Concessions in “The Silver Age”: Exhibiting Chinese Export Silverware in China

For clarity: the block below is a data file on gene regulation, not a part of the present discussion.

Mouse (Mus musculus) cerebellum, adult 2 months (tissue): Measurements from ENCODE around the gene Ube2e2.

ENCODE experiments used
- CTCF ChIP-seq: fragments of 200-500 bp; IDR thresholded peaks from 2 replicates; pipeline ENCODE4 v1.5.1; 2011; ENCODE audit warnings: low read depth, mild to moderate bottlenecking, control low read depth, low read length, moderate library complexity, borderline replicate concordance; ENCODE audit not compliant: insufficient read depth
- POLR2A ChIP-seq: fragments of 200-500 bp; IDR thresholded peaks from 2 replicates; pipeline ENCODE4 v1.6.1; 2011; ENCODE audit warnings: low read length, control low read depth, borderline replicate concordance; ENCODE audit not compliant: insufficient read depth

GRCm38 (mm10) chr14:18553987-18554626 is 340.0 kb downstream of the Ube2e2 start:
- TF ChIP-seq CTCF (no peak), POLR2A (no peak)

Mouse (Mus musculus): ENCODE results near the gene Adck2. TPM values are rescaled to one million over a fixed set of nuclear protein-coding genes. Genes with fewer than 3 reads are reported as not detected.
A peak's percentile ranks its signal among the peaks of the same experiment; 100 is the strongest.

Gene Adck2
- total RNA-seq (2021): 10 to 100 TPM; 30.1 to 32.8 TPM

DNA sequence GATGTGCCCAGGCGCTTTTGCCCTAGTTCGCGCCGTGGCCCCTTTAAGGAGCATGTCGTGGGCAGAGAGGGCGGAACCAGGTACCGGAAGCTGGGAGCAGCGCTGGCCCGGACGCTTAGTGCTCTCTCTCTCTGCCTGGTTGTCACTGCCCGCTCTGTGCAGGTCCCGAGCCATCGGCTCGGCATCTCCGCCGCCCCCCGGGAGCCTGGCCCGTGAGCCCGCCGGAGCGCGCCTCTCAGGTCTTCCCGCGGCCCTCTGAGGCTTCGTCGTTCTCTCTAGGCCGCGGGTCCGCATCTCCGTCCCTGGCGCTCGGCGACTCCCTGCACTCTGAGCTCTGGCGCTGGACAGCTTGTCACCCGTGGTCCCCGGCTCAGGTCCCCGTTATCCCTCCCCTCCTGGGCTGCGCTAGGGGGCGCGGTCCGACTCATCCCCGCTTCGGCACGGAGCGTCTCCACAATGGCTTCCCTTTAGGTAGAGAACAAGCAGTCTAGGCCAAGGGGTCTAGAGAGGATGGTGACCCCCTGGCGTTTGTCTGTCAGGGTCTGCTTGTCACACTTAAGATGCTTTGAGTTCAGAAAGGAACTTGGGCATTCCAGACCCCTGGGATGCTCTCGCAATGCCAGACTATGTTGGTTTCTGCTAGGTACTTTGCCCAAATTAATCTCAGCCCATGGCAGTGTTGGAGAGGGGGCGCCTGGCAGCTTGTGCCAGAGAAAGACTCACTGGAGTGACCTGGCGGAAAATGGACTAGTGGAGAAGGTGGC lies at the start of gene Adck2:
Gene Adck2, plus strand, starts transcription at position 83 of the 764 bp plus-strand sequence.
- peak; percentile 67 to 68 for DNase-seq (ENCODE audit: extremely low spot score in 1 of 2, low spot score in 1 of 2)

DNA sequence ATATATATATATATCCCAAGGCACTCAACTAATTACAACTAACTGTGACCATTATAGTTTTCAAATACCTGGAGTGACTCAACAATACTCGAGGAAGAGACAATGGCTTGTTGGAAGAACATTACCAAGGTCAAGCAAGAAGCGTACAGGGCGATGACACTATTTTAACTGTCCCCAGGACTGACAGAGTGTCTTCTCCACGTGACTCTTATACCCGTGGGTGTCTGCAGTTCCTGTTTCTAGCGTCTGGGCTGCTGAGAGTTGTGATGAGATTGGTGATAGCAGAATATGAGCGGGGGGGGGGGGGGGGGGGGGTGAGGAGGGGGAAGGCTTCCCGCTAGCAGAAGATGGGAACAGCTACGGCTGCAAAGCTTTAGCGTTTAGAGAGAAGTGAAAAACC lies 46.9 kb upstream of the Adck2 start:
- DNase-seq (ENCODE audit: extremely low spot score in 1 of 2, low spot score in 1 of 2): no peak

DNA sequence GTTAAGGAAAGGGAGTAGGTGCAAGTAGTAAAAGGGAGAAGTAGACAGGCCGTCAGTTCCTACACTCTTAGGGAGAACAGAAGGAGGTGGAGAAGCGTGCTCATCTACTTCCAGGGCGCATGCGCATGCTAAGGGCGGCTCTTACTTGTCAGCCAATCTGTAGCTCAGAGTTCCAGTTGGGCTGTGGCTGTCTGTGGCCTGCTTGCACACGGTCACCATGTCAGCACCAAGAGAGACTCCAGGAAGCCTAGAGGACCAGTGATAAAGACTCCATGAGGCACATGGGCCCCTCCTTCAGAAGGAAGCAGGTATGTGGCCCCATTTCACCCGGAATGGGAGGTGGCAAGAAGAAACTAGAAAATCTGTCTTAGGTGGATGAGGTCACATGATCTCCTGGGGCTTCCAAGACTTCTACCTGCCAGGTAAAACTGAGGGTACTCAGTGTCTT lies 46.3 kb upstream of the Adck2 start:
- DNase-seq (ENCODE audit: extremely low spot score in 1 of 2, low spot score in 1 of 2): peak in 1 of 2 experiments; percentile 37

This paper explores the role of museums and material objects in conveying evolving state priorities to the Chinese public, taking the traveling exhibition The Silver Age: A Special Exhibition of Chinese Export Silver as a case study. The silverwares displayed in the exhibition were produced in the politically contentious treaty port period for foreign consumers, and thus are complicated examples of Chinese cultural heritage. I analyze a set of translation strategies used by the organizers to present the objects as examples of fine craft. I argue that the emergence of Chinese export silverwares as a subject of collecting and display has provided the grounds for a political re-envisioning of China’s “century of humiliation” through the political construct of a “Silver Age.” The exhibition has thus participated in efforts to consolidate a global identity for the Chinese state, while reconciling narratives of past foreign imperialism.
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